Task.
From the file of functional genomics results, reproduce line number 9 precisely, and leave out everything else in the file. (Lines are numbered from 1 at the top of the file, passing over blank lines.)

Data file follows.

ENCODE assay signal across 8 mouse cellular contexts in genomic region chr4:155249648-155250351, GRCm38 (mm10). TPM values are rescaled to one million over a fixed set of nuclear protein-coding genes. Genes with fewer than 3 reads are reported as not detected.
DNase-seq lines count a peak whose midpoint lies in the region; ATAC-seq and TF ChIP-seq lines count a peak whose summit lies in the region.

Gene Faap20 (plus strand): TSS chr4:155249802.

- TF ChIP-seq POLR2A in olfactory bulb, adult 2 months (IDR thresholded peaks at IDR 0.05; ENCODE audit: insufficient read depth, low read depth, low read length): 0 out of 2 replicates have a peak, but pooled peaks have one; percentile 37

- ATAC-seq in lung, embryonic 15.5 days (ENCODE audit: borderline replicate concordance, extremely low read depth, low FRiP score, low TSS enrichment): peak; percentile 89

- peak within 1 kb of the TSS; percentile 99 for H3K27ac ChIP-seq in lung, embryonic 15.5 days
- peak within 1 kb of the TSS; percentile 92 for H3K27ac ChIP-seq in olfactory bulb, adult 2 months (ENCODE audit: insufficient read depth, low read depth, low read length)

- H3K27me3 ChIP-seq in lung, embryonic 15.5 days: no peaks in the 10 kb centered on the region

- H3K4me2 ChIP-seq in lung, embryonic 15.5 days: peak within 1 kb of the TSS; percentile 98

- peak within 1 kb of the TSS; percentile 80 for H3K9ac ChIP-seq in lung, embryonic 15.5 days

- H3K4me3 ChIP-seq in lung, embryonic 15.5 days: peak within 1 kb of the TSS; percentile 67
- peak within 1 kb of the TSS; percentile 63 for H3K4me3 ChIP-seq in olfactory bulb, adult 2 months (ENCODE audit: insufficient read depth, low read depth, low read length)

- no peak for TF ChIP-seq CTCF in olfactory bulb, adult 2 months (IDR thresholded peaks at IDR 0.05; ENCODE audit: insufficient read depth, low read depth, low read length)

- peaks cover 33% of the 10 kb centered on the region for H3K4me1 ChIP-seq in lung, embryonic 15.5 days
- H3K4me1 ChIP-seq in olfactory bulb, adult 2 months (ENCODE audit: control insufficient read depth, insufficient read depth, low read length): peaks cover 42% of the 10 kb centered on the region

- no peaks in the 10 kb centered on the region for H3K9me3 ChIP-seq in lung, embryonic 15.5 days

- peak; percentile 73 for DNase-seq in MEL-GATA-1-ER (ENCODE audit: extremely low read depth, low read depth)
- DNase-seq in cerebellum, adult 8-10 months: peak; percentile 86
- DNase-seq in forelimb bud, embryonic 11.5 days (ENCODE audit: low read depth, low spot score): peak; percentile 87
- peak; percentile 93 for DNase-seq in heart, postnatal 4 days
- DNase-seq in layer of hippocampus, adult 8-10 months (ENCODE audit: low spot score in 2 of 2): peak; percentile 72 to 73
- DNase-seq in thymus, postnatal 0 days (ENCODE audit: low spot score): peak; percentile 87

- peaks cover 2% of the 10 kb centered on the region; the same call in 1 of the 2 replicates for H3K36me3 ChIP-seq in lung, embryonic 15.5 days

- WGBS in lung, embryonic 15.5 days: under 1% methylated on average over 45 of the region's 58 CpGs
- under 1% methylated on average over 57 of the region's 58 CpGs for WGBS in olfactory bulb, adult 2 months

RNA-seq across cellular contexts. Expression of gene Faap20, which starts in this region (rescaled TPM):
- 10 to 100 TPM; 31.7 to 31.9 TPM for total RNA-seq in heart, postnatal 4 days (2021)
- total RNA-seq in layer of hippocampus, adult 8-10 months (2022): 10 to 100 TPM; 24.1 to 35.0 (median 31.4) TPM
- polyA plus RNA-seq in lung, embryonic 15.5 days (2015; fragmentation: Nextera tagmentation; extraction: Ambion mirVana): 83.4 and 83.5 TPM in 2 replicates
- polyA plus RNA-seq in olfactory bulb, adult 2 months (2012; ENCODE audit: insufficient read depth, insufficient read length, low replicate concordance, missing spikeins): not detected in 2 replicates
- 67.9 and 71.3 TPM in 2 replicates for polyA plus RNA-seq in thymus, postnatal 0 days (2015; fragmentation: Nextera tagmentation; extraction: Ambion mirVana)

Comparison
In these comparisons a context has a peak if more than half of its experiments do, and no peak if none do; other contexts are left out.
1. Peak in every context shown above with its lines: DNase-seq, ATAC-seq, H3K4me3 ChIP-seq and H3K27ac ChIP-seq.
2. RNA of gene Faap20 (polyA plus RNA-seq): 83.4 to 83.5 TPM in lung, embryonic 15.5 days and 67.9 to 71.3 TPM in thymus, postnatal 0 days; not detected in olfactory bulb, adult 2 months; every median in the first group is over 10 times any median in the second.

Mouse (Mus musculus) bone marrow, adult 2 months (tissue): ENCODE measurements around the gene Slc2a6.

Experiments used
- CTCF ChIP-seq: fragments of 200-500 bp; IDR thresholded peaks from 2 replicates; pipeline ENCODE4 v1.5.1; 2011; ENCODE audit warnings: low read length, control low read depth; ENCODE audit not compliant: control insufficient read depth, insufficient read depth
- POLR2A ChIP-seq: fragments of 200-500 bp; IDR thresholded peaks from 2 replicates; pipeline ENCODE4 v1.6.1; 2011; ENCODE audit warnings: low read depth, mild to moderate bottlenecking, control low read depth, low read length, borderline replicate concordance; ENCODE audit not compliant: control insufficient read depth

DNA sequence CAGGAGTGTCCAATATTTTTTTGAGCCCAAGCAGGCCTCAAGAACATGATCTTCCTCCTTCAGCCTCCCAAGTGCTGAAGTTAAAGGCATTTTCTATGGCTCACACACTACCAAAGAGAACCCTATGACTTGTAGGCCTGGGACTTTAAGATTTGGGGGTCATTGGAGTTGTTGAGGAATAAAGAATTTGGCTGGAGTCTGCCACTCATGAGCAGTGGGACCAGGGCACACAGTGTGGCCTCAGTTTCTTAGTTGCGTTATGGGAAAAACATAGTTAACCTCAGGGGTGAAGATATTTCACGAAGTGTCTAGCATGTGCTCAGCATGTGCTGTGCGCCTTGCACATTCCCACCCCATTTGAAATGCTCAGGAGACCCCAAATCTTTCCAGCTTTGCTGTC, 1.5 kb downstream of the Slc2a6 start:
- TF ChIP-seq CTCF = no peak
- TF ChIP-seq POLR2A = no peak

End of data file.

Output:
- H3K4me2 ChIP-seq in lung, embryonic 15.5 days: peak within 1 kb of the TSS; percentile 98